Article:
A (partial) win for Dems. But no Blue Wave.

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AP Photo/Evan Vucci

So much for the blue wave. Yes, control of the House of Representatives passed from the Republicans to the Democrats on Tuesday. But not by nearly as much as was being trumpeted by the Left and to no one’s real surprise.

Only twice in nearly a century has a president not seen his party lose seats in his first midterm election: FDR in 1934 during the depths of the Great Depression; and George W. Bush in 2002 in the wake of 9/11. All other presidents have lost seats in their first midterms. Such is the way of American politics. (And therein lies the answer to my post of October 18.)

Given that history, President Trump can be justifiably proud of this midterm and Democrats should be greatly concerned. Bucking historical trends, Republicans actually expanded their majority in the Senate. That would never happen in any election that would bill itself as a repudiation of a sitting Republican president. And though a win is a win and control is control, Democrats nevertheless managed to eke out only a very slim majority in the House.

All of this adds up to an outcome very different from what the Democrats and their elite media enablers were predicting. Almost from the very minute that Donald Trump was declared the winner of the 2016 presidential election, pols and pundits on the left began braying about a “blue wave” in 2018 — a blue wave that would serve as a major step toward setting things right following the aberration of Donald Trump’s election.

Liberal media spin and post-election Democratic talking points notwithstanding, that “blue wave” didn’t happen. By any objective analysis, as compared to historical norms, Democrats significantly underperformed Tuesday. Democratic fantasies prior to election day abounded. They included things such as Beto O’Roark unseating Senator Ted Cruz in Texas, Andrew Gillum taking the governorship of Florida and Stacey Abrams moving into the governor’s mansion of Georgia. None of those fantasies came to pass. Not one bright new liberal face triumphed on Tuesday.

Nor can it be said in any credible way that voters roundly rejected Donald Trump, as was widely hoped for and expected by Democrats and the media. Voters had the chance to repudiate Donald Trump and they did not. Instead, they supported the candidates for whom Donald Trump vigorously campaigned. By every objective measure, the president was a net plus on behalf of Republicans. So much for Donald Trump being a liability for the GOP upon which Democrats may capitalize. The evidence strongly suggests that Donald Trump is the most effective Republican in a generation.

On top of it all is the fact that this midterm served to rid the GOP of a whole raft of squishy establishment types who have proved unsuited to fighting on the Democrats’ terms. The Paul Ryans and the Bob Corkers and others of their ilk are gone. Good riddance. They won’t be missed in 2020.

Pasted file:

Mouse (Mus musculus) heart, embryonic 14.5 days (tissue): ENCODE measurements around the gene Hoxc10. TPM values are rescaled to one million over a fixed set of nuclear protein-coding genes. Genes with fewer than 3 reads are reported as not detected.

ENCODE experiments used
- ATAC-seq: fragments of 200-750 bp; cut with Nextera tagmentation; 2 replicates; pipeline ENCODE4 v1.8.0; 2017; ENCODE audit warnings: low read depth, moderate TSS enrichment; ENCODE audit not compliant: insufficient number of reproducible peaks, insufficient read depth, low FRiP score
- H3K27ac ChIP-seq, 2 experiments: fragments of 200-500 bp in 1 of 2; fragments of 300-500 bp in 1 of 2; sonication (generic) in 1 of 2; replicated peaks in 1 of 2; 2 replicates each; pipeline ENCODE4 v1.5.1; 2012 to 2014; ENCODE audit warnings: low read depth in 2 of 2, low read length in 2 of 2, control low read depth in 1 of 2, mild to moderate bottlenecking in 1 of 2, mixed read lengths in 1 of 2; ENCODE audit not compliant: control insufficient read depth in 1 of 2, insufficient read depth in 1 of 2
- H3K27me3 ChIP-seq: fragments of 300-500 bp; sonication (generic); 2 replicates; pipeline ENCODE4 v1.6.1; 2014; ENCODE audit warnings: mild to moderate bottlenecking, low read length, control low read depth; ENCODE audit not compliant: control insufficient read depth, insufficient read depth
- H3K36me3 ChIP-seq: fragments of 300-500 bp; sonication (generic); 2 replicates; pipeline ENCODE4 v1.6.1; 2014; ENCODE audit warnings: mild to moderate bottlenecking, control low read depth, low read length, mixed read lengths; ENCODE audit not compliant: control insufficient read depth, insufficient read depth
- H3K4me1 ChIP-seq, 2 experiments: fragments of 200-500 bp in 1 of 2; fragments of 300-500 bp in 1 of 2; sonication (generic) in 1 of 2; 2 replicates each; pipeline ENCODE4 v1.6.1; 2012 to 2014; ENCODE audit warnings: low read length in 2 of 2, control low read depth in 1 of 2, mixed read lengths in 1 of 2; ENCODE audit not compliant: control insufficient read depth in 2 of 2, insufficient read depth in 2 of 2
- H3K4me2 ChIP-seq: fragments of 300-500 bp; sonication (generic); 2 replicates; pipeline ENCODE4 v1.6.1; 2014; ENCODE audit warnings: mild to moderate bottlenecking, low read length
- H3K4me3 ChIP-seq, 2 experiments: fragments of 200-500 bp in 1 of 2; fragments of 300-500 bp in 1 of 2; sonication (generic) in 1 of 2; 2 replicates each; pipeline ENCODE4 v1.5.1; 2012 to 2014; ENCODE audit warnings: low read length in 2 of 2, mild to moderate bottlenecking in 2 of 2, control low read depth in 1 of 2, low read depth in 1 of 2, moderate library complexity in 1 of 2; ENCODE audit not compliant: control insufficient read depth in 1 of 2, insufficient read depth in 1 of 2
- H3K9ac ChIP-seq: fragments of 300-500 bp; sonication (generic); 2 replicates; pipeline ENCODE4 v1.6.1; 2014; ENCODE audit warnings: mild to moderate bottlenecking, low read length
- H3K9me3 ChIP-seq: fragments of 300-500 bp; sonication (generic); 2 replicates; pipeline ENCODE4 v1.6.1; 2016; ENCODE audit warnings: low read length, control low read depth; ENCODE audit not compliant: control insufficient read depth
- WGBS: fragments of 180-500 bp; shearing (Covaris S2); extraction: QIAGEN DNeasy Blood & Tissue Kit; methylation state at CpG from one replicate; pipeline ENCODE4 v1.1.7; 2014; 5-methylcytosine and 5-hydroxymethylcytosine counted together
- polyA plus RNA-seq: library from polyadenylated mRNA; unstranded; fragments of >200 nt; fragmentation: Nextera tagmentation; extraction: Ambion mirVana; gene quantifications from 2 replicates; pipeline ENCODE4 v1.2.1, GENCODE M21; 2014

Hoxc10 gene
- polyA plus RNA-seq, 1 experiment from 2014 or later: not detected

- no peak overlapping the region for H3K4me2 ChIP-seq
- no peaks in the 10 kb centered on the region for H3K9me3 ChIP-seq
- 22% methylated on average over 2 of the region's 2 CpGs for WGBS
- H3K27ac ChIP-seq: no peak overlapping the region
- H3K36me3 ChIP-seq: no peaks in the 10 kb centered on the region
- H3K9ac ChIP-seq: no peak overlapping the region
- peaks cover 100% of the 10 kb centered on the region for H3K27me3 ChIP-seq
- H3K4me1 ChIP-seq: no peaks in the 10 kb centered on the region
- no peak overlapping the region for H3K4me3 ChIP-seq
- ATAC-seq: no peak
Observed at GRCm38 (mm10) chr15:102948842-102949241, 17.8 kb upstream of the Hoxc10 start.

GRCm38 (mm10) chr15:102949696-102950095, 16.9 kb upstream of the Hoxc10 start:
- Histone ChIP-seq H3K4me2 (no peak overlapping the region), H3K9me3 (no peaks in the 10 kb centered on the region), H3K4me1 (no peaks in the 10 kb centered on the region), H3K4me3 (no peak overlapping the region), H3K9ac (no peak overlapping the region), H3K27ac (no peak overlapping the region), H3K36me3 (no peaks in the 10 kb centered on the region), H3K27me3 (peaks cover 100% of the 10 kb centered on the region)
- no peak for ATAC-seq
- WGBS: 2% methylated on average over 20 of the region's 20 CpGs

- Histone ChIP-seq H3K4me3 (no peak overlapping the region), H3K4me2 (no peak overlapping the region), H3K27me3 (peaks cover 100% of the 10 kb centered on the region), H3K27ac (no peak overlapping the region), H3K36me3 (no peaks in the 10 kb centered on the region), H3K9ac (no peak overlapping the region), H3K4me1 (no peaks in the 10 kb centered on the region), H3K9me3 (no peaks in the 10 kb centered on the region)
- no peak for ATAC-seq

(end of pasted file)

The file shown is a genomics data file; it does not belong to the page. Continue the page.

All in all, Ed Rogers writing in the Washington Post summed it up best Wednesday morning. Democrats won the House. But Trump won the election.

Paul Gleiser

Paul L. Gleiser is president of Gleiser Communications, LLC, licensee of radio stations KTBB 97.5 FM/AM600, 92.1 The Team FM & KYZS in Tyler-Longview, Texas.

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3 Responses

  1. Holland Cooke says:

    Hold that thought.

    As mail ballots are counted, both the Florida Governor and Senate races have triggered recounts.

    Arizona Senate race: Dem’ leads after all.
    Montana Senate: first called red, ended blue.

    Mr. Newt’s old House seat just flipped. Winner is an ex-flight attendant whose son was killed by a gun nut.

    When was the last Texas Dem’ to come closer to the Senate than Beto? LLoyd Bentsen?

    Those are merely trees.
    The forest?
    Try not to yawn when I say “demographics.”
    Want-what-you-want, but THAT wave is mathematically undeniable.
    Dems are growing where and with whom the population is growing.

    Meantime, other math: world financial markets heave a sigh of relief, as unpredictable Trump is being perceived as checked by the new House.

    Things have a way of working out.

  2. R. Eagleman says:

    Spot on Paul; even so, it is disappointing to know that voters in so many districts could actually elect someone who represents a party that is so shamefully devoid of ideas that could help our country. The leaders of the Democrat party are no longer trying to participate in the political process to improve the lives of the American people, but have devolved into an elected mob of resistance against President Trump. Evidently, these politicians are elected by constituents who feel the same way, but sadly, many are blindly voting according to family tradition. We also must consider the reality that voters in safe districts, such as that of Maxine Waters, obediently swallow the con game. Even now, the mob is trying to overturn the results of critical races, and steal more seats; but the Republicans must stay strong and not let this happen! When you allow these tactics to succeed, it only encourages more of this lawless behavior. I hope and pray that our new A.G. will aggressively pursue and prosecute the lawbreakers, including some of the most prominent of the Democrat party who tried to steal the 2016 presidential election.

  3. Holland Cooke says:

    PPS: RE “The evidence strongly suggests that Donald Trump is the most effective Republican in a generation.”

    Dubious as ex-Democrat New York limousine Liberal Trump’s claim to being-a-Republican may be, HE DOES outshine lots of GOP-ers, if only in his uncanny ability to attract attention.

    As for “evidence,” meaning that-which-is-measurable, he sure is the best fundraiser the Dems have had in recent memory.

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